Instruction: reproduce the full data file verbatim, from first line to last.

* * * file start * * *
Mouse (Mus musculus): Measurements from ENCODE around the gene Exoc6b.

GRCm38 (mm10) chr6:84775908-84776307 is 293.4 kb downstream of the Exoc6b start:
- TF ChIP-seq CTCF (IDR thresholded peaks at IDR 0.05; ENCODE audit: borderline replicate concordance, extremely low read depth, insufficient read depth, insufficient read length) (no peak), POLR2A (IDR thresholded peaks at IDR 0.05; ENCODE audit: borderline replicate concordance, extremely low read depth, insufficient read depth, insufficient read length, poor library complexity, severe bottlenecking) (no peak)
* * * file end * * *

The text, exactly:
Mouse (Mus musculus): Measurements from ENCODE around the gene Exoc6b.

GRCm38 (mm10) chr6:84775908-84776307 is 293.4 kb downstream of the Exoc6b start:
- TF ChIP-seq CTCF (IDR thresholded peaks at IDR 0.05; ENCODE audit: borderline replicate concordance, extremely low read depth, insufficient read depth, insufficient read length) (no peak), POLR2A (IDR thresholded peaks at IDR 0.05; ENCODE audit: borderline replicate concordance, extremely low read depth, insufficient read depth, insufficient read length, poor library complexity, severe bottlenecking) (no peak)